Boris Johnson meeting world leaders as his debut G7 summit draws to a close
The gathering of leaders in Biarritz will consider issued including the environment.
Boris Johnson is using the closing stages of the G7 summit to hold a series of meetings with world leaders including Australian counterpart Scott Morrison the day after England’s stunning Ashes cricket victory.
The Prime Minister was also holding face-to-face meetings with Japanese leader Shinzo Abe, Egypt’s Abdel Fattah el-Sisi and outgoing Italian premier Giuseppe Conte.
In the main business on the agenda, the leaders of the G7 nations will consider how to protect the environment, with Mr Johnson pledging £10 million to help prevent the destruction of the Amazon.
But former prime minister Gordon Brown said the club made up of some of the world’s richest democracies was “impotent” because of its divisions.
Ahead of the summit, host Emmanuel Macron said there would not be a final communique – an agreed statement backed by all the leaders.
The 2018 G7 summit ended in farce as US President Donald Trump withdrew his support for the text and Mr Macron was keen to avoid a repeat performance.
Mr Brown told BBC Radio 4’s Today: “When you have got an organisation that cannot agree on a communique, that has got no agreed agenda, that’s got no agreement even on membership, and has broken down, as far as I can see, over the weekend into small huddles of individuals doing bilateral discussions – you’ve really got a leaderless world.
“It is rightly called by some the G Zero because the world seems to be more divided than I can remember.”
At their meeting in the margins of the summit in Biarritz, Mr Morrison – who was invited to attend the gathering as a guest – congratulated Mr Johnson on the Ben Stokes-inspired England victory which levelled the Ashes series at one all.
But he was quick to point out there are “two to go” – the final two matches of the series will take place in September.
Mr Johnson said “we’re not taking anything for granted” but the Headingley Test had been “a hell of a game”.
Mr Morrison agreed it had been “a great match”.
Away from the cricket, Mr Morrison said the pair would discuss trade, the UK-Australia relationship and issues in the Asia-Pacific region.
In the first of Monday’s full working sessions, the leaders of the G7 countries – the UK, US, France, Germany, Italy, Canada and Japan – were expected to consider climate change and other environmental issues.
Mr Johnson called on world leaders to step up efforts to save endangered species as he announce the £10 million Amazon funding.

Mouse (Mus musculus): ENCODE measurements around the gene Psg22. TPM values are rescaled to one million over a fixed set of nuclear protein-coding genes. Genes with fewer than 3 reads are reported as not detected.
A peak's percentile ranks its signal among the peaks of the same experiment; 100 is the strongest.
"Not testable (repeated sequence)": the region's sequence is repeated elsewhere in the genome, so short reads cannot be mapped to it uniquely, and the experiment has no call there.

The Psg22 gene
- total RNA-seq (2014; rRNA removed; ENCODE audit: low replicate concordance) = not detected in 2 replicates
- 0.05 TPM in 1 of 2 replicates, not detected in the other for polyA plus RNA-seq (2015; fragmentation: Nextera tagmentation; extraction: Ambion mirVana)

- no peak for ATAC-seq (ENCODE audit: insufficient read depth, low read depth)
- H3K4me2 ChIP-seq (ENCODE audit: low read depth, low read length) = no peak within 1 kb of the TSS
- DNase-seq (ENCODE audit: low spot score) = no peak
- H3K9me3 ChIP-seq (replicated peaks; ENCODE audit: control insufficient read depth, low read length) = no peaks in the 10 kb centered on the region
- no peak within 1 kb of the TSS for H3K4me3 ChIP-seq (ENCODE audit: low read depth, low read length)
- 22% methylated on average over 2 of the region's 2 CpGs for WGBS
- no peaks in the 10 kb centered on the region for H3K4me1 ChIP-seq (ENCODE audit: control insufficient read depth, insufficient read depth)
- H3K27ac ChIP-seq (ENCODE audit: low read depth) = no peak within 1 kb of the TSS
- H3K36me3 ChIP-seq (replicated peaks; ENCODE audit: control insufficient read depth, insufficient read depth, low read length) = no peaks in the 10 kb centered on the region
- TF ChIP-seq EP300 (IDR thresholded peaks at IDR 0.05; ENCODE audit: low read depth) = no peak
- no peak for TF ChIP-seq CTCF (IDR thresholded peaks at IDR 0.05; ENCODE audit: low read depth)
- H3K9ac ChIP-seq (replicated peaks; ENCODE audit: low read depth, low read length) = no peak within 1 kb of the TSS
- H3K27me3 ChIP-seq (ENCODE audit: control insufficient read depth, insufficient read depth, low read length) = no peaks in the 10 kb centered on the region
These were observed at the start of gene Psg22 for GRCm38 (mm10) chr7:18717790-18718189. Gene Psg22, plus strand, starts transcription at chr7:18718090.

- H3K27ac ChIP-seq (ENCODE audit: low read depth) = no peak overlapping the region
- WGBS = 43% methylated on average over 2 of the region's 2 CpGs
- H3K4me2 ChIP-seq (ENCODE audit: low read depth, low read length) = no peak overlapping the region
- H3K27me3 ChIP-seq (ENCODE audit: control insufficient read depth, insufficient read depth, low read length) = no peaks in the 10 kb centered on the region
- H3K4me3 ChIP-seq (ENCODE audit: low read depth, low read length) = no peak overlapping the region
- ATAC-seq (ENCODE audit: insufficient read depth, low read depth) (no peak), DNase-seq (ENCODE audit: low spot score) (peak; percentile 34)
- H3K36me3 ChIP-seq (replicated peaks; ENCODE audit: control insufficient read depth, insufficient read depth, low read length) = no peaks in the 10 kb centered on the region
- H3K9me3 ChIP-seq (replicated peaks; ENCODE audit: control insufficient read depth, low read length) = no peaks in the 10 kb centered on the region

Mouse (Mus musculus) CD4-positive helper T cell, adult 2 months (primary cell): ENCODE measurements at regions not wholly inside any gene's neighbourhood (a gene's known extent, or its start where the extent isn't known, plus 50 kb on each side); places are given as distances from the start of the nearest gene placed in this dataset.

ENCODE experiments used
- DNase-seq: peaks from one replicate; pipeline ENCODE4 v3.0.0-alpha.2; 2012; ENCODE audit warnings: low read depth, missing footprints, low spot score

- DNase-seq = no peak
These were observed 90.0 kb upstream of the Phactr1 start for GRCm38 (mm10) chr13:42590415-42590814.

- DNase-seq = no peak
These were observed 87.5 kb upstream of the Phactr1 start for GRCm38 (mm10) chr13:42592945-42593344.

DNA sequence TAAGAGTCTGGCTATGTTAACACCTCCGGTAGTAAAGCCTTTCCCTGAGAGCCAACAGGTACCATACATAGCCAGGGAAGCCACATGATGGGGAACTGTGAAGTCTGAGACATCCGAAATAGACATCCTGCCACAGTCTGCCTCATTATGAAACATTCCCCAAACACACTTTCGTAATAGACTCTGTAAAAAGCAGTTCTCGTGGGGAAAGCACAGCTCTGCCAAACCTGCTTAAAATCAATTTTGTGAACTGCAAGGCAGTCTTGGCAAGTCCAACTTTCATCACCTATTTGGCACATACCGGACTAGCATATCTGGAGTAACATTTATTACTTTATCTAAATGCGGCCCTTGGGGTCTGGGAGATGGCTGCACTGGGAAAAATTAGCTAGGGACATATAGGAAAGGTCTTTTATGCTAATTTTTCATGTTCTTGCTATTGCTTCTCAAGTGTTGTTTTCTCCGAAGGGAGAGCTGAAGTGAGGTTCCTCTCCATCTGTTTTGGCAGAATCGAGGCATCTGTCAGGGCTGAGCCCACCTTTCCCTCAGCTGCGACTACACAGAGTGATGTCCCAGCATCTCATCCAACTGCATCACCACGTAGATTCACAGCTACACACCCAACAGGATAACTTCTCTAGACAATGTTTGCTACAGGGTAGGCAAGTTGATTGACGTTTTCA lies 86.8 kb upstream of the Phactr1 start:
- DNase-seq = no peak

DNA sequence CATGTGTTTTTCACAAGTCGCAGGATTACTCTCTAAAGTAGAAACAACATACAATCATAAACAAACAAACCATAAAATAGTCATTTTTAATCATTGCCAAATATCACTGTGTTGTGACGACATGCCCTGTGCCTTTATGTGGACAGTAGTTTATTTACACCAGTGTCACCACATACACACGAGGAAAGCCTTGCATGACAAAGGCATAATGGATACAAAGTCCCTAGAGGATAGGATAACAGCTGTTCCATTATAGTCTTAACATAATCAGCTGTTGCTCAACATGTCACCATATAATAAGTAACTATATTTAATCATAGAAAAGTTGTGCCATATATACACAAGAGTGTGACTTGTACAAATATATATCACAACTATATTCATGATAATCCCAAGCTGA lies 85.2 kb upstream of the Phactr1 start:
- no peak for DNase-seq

The money will be made available immediately to protect and restore the habitat, including in areas affected by the current fires.
The Prime Minister will call for ambitious new targets to halt and reverse the loss of habitats and species, arguing that efforts to protect biodiversity and tackle climate change are “two sides of the same coin”.
Mr Johnson said: “In a week where we have all watched, horrified, as the Amazon rainforest burns before our eyes, we cannot escape the reality of the damage we are inflicting on the natural world.
“The planet faces two immense threats: climate change and biodiversity loss. These are two sides of the same coin – it is impossible to solve one challenge without fixing the other.
“We cannot stop climate change without protecting the natural environment and we can’t restore global nature without tackling climate change.”
But environmental campaigners questioned Mr Johnson’s commitment to the agenda following reports his Government is set to cut fuel duty.
Aaron Kiely, climate campaigner at Friends of the Earth, said: “It doesn’t add up for the Government to commit to global biodiversity and pay the usual lip-service to the climate emergency while cutting fuel duty at home.”
Shadow international trade secretary Barry Gardiner said the “tragedy unfolding in the Amazon should not be used as a PR stunt”.
He said: “The truth is that £10 million is an embarrassingly tiny contribution to deal with the situation in the Amazon which is part of the sustained anti-environment campaign being waged by a right-wing Brazilian government.”